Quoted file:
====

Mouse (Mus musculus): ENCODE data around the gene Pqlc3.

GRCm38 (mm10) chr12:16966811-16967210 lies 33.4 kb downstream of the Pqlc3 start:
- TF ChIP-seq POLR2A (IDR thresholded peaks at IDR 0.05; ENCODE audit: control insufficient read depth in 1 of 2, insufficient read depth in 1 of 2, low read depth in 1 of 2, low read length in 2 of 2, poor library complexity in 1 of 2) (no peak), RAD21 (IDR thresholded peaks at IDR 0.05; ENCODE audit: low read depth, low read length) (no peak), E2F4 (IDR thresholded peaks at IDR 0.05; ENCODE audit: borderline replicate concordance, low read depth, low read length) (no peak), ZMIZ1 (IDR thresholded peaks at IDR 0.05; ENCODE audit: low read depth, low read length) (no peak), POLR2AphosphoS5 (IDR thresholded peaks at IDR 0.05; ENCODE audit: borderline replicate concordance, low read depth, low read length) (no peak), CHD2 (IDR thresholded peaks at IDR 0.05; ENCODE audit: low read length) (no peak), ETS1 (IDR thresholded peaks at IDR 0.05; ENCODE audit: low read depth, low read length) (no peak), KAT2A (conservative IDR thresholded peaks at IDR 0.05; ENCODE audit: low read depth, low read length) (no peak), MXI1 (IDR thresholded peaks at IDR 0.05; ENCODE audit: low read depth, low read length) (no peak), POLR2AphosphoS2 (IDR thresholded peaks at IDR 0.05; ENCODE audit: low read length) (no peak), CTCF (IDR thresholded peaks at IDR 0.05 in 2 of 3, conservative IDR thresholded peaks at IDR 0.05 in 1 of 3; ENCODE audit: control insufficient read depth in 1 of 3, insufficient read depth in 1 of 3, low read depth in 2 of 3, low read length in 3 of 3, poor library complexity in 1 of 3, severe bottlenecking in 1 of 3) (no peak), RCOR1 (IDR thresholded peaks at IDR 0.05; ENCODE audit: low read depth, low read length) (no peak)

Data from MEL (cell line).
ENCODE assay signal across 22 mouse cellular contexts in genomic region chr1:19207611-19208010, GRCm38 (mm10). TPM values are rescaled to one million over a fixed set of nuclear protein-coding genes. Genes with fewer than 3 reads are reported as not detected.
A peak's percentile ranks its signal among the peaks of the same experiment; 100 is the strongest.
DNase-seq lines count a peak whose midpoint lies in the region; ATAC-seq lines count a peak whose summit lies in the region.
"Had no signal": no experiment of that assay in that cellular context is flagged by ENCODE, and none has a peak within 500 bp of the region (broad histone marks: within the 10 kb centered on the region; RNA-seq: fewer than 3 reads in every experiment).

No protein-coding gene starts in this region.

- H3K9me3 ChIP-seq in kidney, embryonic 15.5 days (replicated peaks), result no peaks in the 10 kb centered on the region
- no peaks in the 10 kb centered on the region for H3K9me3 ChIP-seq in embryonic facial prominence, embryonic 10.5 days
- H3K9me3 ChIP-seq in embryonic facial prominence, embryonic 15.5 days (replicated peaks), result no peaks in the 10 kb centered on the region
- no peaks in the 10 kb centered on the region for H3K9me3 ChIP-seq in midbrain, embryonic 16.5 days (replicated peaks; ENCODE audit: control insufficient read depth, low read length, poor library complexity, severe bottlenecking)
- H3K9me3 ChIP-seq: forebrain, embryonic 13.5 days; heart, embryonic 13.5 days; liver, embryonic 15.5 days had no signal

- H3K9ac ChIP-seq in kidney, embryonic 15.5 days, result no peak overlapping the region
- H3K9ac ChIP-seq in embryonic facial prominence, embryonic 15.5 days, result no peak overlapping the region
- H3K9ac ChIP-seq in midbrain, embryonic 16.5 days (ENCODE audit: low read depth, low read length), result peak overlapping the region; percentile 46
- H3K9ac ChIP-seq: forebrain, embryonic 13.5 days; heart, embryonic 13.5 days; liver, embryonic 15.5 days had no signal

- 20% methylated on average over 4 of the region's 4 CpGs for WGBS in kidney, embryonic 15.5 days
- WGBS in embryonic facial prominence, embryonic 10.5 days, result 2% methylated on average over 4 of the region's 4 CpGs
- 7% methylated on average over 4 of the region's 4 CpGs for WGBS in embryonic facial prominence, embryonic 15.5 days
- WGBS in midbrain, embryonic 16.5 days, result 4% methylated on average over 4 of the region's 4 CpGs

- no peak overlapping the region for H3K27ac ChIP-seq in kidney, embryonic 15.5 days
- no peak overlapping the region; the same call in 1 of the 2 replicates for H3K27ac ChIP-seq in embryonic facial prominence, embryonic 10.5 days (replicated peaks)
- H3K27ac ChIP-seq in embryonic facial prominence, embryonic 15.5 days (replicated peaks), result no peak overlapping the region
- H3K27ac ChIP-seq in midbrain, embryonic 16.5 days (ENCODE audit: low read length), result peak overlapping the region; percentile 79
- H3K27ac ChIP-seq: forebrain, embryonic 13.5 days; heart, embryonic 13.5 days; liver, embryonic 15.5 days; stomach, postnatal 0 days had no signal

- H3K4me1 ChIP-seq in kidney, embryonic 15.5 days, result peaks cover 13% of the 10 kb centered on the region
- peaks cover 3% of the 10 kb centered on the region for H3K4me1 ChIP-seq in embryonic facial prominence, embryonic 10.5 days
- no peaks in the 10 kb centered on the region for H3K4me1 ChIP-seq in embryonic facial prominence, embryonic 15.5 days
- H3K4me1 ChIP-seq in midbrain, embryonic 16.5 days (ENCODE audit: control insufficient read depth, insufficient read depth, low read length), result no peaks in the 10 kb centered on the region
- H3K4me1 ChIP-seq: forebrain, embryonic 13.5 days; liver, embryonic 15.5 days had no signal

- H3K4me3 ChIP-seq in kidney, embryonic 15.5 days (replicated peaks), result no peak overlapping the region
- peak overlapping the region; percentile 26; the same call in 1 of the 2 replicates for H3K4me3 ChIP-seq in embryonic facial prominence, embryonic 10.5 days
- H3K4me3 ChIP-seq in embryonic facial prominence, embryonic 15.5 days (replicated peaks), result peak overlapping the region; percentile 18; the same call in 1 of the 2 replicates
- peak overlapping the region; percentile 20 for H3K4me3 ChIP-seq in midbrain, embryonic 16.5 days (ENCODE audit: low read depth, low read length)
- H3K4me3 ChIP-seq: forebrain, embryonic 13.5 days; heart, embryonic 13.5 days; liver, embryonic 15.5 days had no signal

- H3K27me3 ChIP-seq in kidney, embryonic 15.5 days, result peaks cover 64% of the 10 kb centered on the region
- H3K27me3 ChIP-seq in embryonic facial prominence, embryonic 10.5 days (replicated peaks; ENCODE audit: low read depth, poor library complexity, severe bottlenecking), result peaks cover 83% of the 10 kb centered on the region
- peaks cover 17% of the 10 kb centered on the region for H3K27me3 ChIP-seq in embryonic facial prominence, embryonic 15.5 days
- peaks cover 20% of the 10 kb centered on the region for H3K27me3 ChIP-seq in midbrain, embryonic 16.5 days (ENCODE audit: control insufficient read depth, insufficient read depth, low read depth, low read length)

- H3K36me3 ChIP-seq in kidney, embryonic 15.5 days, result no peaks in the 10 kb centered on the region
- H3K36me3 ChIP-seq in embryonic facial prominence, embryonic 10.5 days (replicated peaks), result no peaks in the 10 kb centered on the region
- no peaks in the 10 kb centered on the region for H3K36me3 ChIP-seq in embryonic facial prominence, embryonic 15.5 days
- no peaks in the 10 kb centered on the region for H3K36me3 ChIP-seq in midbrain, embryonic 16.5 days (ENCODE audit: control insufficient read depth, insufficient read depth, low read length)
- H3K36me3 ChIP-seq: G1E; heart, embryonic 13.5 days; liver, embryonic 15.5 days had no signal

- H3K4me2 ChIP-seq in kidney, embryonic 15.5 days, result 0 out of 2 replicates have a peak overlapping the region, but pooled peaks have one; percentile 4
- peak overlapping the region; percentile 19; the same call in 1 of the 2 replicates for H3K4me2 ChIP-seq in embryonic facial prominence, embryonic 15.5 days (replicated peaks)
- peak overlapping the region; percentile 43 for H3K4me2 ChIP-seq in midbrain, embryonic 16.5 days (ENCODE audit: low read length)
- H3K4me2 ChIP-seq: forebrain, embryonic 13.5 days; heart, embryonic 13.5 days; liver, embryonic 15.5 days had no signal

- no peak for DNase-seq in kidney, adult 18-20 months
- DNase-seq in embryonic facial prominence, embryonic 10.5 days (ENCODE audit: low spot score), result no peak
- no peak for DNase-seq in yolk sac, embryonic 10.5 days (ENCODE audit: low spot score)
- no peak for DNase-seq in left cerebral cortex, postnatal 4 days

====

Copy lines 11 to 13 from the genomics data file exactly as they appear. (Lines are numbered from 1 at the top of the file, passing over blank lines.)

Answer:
- no peaks in the 10 kb centered on the region for H3K9me3 ChIP-seq in embryonic facial prominence, embryonic 10.5 days
- H3K9me3 ChIP-seq in embryonic facial prominence, embryonic 15.5 days (replicated peaks), result no peaks in the 10 kb centered on the region
- no peaks in the 10 kb centered on the region for H3K9me3 ChIP-seq in midbrain, embryonic 16.5 days (replicated peaks; ENCODE audit: control insufficient read depth, low read length, poor library complexity, severe bottlenecking)